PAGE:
Review by James Pylant
The title of Nathan Dylan Goodwin’s latest novel comes from a real place and moment in English history—The America Ground—a stretch of land outside of Hastings, Sussex, in the 1820s. “Ever since I heard about the true story of The America Ground, I was fascinated by it and felt there was certainly a story waiting to be written!” the author explains. This is the setting for a mystery to be solved by genealogical sleuth Morton Farrier, a character Goodwin has featured in two other books and a novella. The America Ground, however, is a stand-alone book.
“It was the perfect night to kill her: a flat, overcast sky with only the barest sliver of a moon,” the author begins. It was on that night in 1827 that an unseen man plunges a knife into the back of a sleeping woman. More than 180 years later, a painting surfaces of the murder victim, Eliza Lovekin. The owner wants to sell it, but first she needs Morton Farrier’s skills as a forensic genealogist to uncover the portrait’s provenance. Distracted by a longing to solve a mystery in his own life—the identity of his American father—Farrier reluctantly accepts the assignment. He quickly becomes absorbed in researching Eliza Lovekin while investigating an old document concealed within the painting’s frame which comes to threaten Farrier.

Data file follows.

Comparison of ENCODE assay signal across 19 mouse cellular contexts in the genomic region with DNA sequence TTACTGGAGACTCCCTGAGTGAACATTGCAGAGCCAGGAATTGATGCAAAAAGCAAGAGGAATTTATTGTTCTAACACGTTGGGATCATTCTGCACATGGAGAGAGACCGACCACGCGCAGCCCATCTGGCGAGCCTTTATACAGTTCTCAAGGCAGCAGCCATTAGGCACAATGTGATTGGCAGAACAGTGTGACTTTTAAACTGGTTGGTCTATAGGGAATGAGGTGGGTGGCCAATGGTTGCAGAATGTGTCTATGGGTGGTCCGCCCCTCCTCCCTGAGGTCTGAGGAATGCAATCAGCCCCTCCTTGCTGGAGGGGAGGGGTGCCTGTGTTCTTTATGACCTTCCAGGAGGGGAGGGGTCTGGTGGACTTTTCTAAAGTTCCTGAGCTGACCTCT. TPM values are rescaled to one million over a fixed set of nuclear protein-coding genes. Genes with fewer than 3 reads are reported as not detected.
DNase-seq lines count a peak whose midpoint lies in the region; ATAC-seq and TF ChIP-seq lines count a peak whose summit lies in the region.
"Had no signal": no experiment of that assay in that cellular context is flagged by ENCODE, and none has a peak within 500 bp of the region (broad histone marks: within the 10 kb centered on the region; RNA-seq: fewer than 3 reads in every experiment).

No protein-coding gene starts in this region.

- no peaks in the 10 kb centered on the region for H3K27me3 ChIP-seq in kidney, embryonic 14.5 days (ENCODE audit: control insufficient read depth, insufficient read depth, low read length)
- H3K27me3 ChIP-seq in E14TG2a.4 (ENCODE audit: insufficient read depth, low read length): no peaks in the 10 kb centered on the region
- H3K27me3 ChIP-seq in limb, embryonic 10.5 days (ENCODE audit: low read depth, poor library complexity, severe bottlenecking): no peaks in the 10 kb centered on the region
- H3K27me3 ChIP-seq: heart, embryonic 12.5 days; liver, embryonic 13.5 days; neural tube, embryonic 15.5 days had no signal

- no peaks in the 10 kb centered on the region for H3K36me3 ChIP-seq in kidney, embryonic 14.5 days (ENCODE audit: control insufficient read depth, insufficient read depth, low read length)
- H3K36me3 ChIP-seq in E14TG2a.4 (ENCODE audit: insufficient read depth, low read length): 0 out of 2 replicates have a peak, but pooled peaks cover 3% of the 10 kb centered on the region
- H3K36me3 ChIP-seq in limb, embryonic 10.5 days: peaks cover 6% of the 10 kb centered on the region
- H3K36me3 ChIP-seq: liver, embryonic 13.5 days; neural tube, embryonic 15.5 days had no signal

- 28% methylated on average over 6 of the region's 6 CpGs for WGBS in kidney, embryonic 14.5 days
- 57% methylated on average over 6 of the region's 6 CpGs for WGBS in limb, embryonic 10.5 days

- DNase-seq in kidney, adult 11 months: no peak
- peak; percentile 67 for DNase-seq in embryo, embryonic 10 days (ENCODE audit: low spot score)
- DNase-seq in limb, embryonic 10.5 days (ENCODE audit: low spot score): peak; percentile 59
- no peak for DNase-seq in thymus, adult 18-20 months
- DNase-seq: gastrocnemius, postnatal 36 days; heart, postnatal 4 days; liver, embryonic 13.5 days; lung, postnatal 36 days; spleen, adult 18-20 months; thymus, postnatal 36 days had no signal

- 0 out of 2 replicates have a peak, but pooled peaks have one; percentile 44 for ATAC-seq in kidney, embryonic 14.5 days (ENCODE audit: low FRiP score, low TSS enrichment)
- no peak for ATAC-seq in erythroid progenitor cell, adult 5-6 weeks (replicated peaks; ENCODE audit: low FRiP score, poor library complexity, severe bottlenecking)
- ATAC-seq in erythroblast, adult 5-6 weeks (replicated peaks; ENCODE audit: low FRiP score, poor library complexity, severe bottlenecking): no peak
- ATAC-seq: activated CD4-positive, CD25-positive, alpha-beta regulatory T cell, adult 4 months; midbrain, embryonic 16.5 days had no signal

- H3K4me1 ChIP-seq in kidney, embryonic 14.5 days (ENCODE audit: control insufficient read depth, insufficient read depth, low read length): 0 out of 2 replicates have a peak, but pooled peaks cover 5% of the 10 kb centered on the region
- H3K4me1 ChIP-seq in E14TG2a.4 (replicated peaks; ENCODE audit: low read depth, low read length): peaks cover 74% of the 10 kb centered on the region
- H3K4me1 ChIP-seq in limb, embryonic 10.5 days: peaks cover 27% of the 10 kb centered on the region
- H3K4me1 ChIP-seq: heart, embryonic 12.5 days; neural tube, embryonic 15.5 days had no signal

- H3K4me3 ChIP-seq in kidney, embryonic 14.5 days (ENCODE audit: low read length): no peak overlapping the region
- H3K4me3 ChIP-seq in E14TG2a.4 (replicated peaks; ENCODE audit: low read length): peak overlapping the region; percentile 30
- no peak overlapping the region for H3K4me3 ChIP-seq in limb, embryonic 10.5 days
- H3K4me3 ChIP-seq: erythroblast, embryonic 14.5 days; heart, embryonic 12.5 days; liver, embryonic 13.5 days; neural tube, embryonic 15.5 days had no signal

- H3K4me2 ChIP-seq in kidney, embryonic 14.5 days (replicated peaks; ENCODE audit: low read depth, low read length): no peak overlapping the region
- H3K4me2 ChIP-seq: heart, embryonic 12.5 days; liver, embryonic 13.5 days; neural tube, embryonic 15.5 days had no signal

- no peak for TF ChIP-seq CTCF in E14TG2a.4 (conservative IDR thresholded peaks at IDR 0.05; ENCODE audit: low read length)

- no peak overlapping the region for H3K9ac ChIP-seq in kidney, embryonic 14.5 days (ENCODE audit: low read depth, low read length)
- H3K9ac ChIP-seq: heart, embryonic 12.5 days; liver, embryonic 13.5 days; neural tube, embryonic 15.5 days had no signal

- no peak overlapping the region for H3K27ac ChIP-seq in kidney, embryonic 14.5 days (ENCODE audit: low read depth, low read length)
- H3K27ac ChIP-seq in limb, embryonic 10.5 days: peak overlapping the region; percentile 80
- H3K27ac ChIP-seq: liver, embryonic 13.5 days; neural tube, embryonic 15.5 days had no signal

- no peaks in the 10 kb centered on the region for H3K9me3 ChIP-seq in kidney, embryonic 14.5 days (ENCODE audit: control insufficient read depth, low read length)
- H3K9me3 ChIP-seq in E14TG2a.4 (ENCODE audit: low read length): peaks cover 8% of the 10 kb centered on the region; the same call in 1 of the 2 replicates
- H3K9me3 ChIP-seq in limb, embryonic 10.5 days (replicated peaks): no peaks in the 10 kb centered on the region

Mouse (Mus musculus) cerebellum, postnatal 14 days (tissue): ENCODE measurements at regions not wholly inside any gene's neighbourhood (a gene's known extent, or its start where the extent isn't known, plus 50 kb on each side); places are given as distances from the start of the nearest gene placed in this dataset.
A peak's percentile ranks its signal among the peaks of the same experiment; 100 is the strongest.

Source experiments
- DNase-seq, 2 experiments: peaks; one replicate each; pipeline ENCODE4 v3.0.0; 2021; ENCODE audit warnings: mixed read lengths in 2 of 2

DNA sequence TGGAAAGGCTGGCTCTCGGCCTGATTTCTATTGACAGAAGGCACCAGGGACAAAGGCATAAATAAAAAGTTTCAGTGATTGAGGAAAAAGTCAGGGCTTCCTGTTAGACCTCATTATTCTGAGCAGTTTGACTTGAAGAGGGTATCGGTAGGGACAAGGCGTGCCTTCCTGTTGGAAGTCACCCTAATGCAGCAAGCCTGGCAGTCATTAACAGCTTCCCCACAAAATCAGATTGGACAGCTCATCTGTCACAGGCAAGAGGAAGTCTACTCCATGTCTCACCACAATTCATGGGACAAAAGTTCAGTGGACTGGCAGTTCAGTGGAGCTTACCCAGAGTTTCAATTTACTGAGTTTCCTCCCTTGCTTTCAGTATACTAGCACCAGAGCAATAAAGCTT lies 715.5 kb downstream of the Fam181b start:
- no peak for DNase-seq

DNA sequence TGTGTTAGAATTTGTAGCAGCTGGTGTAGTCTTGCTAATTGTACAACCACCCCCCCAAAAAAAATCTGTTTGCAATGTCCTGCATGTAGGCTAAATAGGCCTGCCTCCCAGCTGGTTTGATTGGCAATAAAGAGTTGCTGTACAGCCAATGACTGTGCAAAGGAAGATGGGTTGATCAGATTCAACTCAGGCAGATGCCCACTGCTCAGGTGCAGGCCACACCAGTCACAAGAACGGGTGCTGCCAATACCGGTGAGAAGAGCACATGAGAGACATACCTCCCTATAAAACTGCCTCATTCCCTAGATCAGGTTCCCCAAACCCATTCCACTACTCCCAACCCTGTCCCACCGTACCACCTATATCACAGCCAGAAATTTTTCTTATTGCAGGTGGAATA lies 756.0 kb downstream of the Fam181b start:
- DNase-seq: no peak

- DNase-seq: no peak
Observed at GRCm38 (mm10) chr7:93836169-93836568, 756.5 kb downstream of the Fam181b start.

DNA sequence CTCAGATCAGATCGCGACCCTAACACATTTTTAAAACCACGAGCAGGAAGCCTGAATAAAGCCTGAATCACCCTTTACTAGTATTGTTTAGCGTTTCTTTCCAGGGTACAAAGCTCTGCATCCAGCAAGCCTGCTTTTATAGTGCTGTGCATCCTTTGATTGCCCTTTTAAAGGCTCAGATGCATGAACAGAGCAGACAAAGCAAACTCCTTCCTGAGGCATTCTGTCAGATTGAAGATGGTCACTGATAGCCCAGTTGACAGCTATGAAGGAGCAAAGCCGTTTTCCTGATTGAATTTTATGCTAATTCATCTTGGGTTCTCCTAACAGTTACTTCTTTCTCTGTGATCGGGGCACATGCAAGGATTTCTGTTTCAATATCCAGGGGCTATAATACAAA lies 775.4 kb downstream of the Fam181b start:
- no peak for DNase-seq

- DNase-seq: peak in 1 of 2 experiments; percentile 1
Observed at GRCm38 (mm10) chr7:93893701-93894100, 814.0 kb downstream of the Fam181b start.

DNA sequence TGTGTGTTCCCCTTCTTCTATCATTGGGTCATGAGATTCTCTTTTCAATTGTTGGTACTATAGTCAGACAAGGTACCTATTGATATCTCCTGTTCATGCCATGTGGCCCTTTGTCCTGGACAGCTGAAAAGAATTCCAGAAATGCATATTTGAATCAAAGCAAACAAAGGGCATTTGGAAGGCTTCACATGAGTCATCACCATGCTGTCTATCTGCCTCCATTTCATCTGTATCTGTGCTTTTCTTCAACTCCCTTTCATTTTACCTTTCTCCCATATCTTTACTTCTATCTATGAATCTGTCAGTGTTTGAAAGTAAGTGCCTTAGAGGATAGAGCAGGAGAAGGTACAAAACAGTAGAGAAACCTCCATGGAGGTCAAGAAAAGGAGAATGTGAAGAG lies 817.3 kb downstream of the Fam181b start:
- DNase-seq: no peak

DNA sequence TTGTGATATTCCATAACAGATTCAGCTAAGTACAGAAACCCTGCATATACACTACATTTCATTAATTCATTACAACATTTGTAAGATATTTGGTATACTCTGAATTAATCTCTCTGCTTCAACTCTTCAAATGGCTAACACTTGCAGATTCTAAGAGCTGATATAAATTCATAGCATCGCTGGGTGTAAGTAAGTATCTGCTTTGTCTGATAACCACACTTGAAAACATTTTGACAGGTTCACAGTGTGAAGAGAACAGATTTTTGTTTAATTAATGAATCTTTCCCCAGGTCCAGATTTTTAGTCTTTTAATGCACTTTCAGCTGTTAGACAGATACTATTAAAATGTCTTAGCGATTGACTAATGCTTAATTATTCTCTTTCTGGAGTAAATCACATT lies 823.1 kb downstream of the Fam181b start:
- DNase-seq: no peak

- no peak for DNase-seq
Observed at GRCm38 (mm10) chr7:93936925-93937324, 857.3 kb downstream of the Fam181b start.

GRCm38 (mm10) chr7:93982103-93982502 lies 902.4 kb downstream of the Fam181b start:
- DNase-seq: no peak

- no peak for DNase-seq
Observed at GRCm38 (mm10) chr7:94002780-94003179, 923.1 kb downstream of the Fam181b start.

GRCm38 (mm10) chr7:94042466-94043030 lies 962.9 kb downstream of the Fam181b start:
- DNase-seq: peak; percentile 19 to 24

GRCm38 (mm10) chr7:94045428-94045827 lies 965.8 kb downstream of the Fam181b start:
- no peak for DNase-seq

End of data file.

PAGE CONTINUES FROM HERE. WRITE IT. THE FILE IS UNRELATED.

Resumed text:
The America Ground alternates in chapters between past and present, seamlessly sewn and authentic. In depicting the early 19th century characters, Goodwin crafts dialogue with phrasing drawn from a now-fading Sussex dialect, including the colorful exclamation “Butter my wig!”
Book Review and Material Connection Disclosure: GenealogyMagazine.com receives complimentary copies of books with the understanding that they will be considered for review without compensation. Some of the links published on this site are “affiliate links,” meaning that if a site user clicks on the link and purchases the item, GenealogyMagazine.com will receive an affiliate commission. Regardless, we will only recommend products or services that we would personally use and believe will add value to our readers. We are disclosing this in accordance with the Federal Trade Commission’s 16 CFR, Part 255: “Guides Concerning the Use of Endorsements and Testimonials in Advertising.”